“It’s only because of their stupidity that they’re able to be so sure of themselves.”
Dear not so United Kingdom,
I am writing to you because these are really dark times. There’s so much fear in the air it’s suffocating.
Waking up yesterday was undoubtedly one of the most terrifying things that have happened to me, and the past 48 hours feel like I have been stuck in a manic dystopian dream and somehow I can’t wake up.
I am not writing to pretend I know anything about anything. Too many “facts” have been thrown around already, too many people pretended to know what was best, and well, here we are. I’m here to tell you that, as many, I chose you as my second home and you let me down.
You disappointed me and it’s hard to sit still and keep on going with life as it was knowing change is imminent. It’s hard to believe in democracy when you know people made their decision based on lies and made up facts. It’s hard to have faith in humanity when people come out and say they voted out “because they didn’t know what they were doing” or “because they didn’t think it would count”. But mostly, it’s hard not to feel fragile when there’s so much at stake and you don’t know what’s going to happen.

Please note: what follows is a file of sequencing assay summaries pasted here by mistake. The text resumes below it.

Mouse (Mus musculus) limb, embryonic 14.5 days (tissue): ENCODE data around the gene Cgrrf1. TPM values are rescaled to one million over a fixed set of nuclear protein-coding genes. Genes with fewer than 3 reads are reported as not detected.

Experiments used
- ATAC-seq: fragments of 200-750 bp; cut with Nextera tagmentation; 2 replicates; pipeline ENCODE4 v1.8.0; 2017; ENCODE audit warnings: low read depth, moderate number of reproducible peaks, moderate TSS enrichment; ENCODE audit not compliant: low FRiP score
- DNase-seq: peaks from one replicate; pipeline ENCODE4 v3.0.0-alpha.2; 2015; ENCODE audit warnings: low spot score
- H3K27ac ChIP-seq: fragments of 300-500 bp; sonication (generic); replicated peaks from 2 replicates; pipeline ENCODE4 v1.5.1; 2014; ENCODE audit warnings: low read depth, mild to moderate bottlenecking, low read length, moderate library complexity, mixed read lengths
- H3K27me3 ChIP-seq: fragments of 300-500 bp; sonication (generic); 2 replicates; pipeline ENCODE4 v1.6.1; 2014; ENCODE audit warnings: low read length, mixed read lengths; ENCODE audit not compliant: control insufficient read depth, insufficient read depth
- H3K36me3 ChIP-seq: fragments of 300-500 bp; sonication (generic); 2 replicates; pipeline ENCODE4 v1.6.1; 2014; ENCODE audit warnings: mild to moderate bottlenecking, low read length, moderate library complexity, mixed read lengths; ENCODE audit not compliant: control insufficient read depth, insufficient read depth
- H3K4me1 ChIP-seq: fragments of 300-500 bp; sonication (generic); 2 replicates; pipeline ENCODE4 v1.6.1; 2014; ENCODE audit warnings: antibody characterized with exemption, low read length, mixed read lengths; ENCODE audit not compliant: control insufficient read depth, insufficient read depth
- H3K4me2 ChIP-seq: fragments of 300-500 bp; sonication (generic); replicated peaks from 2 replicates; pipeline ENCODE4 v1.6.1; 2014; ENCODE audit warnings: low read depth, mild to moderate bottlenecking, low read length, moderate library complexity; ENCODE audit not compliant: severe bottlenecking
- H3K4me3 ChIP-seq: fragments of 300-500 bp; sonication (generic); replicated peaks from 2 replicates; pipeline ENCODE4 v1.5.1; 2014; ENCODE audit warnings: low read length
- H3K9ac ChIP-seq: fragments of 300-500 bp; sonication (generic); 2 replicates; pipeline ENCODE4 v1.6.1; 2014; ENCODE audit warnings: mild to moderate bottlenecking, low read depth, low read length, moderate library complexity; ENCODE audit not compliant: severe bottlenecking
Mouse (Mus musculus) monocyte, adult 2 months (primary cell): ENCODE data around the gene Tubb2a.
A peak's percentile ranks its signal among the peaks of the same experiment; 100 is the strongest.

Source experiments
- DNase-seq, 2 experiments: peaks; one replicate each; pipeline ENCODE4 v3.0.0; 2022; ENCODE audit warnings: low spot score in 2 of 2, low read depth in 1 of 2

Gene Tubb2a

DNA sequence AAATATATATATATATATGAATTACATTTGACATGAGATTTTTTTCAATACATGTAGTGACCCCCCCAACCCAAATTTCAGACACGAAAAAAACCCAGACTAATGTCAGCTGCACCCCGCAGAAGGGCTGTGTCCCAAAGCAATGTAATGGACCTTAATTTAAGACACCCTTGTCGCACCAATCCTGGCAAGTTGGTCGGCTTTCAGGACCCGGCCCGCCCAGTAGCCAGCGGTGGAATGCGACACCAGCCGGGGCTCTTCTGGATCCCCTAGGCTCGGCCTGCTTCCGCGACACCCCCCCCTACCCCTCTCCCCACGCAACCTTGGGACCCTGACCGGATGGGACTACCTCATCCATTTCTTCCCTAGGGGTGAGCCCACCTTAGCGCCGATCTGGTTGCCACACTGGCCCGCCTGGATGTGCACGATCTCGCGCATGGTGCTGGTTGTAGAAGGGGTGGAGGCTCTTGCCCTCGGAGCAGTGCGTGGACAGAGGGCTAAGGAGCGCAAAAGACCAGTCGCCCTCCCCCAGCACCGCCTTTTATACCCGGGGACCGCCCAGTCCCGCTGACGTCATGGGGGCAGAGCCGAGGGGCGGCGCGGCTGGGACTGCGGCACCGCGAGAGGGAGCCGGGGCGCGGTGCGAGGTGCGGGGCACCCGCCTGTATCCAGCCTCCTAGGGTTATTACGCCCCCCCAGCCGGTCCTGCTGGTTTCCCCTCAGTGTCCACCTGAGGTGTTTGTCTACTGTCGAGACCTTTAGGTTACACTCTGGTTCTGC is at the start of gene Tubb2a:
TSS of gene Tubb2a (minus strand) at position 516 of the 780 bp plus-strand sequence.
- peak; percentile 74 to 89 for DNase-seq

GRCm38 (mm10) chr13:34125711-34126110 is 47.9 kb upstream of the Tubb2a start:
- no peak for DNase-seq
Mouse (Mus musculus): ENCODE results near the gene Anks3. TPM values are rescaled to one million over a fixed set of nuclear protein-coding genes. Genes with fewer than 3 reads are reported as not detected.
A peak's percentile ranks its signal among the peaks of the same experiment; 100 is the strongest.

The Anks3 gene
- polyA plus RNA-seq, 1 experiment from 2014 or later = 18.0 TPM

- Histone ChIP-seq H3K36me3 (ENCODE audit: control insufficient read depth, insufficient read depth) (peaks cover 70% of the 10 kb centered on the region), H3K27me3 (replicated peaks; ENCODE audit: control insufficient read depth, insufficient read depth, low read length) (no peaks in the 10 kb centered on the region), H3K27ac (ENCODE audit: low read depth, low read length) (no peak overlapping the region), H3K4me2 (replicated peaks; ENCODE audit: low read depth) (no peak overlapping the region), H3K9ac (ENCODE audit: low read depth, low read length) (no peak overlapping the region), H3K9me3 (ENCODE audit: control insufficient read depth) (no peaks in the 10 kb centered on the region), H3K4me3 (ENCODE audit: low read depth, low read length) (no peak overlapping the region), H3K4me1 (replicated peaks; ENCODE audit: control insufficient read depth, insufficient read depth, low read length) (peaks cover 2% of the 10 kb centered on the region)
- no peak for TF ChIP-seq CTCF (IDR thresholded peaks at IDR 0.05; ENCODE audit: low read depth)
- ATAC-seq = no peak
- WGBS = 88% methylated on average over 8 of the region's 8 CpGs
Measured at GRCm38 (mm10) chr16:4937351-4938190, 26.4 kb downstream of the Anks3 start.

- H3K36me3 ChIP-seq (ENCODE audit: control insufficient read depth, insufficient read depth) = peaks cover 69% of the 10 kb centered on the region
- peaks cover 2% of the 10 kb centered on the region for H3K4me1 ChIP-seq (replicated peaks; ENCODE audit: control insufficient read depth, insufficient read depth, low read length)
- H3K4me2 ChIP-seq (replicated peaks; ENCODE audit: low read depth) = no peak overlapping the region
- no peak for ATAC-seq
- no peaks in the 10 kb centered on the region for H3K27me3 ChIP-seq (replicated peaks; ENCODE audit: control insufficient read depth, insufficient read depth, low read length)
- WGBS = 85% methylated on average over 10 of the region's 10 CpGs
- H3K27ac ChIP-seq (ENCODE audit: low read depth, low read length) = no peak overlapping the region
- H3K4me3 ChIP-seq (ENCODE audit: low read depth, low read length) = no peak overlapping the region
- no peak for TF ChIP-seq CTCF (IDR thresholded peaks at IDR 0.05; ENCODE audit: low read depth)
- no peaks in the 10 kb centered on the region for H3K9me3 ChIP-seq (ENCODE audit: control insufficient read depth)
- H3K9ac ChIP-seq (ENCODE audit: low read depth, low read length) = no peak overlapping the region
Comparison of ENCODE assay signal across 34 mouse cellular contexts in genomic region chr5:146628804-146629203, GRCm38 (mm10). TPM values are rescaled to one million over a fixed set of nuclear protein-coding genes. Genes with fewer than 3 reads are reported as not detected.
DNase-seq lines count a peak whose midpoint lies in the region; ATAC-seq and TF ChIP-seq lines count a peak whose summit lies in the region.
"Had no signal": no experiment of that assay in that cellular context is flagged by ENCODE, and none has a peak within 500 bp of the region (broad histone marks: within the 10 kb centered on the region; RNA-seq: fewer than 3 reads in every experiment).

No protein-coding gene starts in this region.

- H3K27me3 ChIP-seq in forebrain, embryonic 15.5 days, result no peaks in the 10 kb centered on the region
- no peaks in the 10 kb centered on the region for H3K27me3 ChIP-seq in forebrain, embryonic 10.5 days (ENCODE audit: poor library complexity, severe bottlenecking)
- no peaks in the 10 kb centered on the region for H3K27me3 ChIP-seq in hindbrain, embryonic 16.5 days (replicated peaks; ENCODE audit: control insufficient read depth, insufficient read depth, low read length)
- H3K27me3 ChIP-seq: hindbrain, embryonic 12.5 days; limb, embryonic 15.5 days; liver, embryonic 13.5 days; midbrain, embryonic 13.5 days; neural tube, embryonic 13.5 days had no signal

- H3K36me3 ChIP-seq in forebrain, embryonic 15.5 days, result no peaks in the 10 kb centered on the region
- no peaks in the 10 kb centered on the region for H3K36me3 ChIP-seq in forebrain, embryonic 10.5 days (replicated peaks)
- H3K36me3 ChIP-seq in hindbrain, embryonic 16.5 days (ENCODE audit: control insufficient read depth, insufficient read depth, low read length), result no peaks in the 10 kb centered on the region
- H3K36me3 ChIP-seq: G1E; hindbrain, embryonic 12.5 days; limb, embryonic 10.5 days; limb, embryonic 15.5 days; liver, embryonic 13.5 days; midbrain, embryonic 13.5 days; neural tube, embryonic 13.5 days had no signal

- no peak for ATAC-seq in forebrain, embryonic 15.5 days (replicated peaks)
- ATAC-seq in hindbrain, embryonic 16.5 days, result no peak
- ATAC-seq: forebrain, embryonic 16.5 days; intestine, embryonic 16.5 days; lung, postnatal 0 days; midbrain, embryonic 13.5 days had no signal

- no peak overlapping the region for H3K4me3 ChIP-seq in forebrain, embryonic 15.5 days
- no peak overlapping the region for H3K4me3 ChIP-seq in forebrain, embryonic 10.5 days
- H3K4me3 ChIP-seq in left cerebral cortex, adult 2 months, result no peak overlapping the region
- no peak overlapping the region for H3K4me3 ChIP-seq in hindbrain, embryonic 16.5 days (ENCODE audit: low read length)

I’m still trying to comprehend that it is 2016 and this is happening. When togetherness is more important than ever, this isn’t where we should be going. And it is sickening. The sheer racism and xenophobia in all the gross propaganda that’s been shoved down our throats in the past few weeks is sickening. The idea that Europe is falling is sickening. All the violence against immigrants is sickening. The fact that Jo Cox’s death wasn’t enough for everyone to understand how idiotic this whole idea was is sickening.
“We’re stronger together” shouldn’t be just something you tell your children when you want them to join the football team.
I am terrified, and I am so lucky: so lucky I am in a relationship with an English man, so lucky I am able to express myself in English with barely no foreign accent left, so lucky my skin is white. So infinitely lucky, when I measure it like that.
I can’t even begin to process the amount of relationships that we lost. All the people that will never meet, the romances that will never happen, the friendships that will never form. It hurts me how much harder it would be for me and my love to be together if this had happened 3 or 4 years ago. It hurts me how hard it will be for people in the same situation as us.
The EU has brought me chances to travel like never before. The EU gave me the opportunity to meet other artists I admire, create art with them and become friends with people I had once thought of only as inspirations. Without the EU my relationship wouldn’t exist.